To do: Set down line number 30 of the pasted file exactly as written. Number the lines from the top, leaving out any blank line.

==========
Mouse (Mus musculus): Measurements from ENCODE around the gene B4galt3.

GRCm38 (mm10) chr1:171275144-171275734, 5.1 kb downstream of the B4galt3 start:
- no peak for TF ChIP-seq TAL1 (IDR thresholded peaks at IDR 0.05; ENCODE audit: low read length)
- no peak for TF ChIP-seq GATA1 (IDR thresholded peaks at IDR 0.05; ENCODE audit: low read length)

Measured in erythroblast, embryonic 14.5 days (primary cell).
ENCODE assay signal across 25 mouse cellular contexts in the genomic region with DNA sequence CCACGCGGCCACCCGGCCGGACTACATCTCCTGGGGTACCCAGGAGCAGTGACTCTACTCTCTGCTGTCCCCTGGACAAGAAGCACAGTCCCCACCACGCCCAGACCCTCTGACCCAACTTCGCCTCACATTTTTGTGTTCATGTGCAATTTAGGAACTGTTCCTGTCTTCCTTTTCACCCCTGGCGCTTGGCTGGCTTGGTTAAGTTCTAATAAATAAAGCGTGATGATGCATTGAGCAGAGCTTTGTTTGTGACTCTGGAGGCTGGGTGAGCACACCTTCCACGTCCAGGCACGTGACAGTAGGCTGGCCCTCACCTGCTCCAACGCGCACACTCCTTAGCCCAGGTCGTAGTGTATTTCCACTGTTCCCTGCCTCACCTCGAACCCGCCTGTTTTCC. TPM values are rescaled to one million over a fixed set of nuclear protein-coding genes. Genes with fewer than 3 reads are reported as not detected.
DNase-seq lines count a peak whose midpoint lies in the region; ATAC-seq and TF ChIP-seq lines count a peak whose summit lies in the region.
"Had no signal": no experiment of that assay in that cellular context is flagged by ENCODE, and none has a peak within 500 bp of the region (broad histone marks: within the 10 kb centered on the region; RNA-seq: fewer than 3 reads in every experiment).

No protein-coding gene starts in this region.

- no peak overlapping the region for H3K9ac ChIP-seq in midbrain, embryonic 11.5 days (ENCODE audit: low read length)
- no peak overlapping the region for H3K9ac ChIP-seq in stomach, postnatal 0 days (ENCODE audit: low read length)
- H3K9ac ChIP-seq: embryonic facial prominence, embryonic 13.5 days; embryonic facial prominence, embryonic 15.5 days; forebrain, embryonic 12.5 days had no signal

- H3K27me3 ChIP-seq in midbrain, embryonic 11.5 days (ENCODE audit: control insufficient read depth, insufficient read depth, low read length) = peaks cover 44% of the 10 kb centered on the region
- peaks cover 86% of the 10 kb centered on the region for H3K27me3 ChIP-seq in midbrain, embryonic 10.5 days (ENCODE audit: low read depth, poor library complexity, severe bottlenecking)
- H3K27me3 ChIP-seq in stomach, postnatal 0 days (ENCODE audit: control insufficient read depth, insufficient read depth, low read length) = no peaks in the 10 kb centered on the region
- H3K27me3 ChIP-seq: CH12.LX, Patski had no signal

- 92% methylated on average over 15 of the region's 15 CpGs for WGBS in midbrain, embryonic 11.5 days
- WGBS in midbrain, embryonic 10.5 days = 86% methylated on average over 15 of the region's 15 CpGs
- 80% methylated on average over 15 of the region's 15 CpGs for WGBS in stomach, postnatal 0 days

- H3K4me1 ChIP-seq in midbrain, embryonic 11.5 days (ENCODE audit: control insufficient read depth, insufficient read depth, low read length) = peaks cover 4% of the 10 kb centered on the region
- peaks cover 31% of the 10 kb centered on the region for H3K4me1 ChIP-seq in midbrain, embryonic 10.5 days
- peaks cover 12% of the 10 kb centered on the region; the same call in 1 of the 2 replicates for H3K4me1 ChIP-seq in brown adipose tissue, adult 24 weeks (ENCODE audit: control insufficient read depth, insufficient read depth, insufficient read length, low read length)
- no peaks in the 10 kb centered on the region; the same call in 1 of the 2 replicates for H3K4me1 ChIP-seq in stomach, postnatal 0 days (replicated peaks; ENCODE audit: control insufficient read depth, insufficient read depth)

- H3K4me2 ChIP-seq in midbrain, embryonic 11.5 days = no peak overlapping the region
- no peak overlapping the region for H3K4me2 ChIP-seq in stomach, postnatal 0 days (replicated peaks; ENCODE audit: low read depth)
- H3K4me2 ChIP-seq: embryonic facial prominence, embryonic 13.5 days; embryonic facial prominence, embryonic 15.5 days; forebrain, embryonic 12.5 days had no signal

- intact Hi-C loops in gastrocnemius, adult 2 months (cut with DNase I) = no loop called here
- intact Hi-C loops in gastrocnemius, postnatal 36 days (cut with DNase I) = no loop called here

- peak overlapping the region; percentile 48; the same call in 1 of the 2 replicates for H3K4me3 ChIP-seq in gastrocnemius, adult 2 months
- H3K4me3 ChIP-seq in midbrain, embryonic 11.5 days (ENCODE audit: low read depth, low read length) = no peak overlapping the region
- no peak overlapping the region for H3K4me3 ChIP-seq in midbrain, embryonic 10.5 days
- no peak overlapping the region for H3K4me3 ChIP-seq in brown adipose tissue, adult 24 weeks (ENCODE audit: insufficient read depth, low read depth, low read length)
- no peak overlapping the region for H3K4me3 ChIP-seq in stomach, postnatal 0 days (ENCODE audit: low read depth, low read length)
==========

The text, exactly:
- H3K4me3 ChIP-seq in midbrain, embryonic 11.5 days (ENCODE audit: low read depth, low read length) = no peak overlapping the region